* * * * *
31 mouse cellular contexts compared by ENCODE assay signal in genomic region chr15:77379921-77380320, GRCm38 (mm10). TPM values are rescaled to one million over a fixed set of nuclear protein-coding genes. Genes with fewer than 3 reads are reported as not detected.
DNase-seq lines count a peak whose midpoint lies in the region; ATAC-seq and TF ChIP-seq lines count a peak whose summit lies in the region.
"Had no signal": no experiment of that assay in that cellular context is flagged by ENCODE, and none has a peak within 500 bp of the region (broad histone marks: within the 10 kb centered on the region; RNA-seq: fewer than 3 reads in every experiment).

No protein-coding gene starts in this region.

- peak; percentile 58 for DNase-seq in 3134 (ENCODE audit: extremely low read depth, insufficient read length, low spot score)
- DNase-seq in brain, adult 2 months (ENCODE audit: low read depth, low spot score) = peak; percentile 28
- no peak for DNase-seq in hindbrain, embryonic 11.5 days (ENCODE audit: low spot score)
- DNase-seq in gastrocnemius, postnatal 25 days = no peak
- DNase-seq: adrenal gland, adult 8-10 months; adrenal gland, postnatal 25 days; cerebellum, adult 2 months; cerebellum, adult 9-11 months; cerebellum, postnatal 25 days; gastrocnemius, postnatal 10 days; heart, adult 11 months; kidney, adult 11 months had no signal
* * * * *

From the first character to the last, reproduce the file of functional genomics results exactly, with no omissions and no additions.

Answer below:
31 mouse cellular contexts compared by ENCODE assay signal in genomic region chr15:77379921-77380320, GRCm38 (mm10). TPM values are rescaled to one million over a fixed set of nuclear protein-coding genes. Genes with fewer than 3 reads are reported as not detected.
DNase-seq lines count a peak whose midpoint lies in the region; ATAC-seq and TF ChIP-seq lines count a peak whose summit lies in the region.
"Had no signal": no experiment of that assay in that cellular context is flagged by ENCODE, and none has a peak within 500 bp of the region (broad histone marks: within the 10 kb centered on the region; RNA-seq: fewer than 3 reads in every experiment).

No protein-coding gene starts in this region.

- peak; percentile 58 for DNase-seq in 3134 (ENCODE audit: extremely low read depth, insufficient read length, low spot score)
- DNase-seq in brain, adult 2 months (ENCODE audit: low read depth, low spot score) = peak; percentile 28
- no peak for DNase-seq in hindbrain, embryonic 11.5 days (ENCODE audit: low spot score)
- DNase-seq in gastrocnemius, postnatal 25 days = no peak
- DNase-seq: adrenal gland, adult 8-10 months; adrenal gland, postnatal 25 days; cerebellum, adult 2 months; cerebellum, adult 9-11 months; cerebellum, postnatal 25 days; gastrocnemius, postnatal 10 days; heart, adult 11 months; kidney, adult 11 months had no signal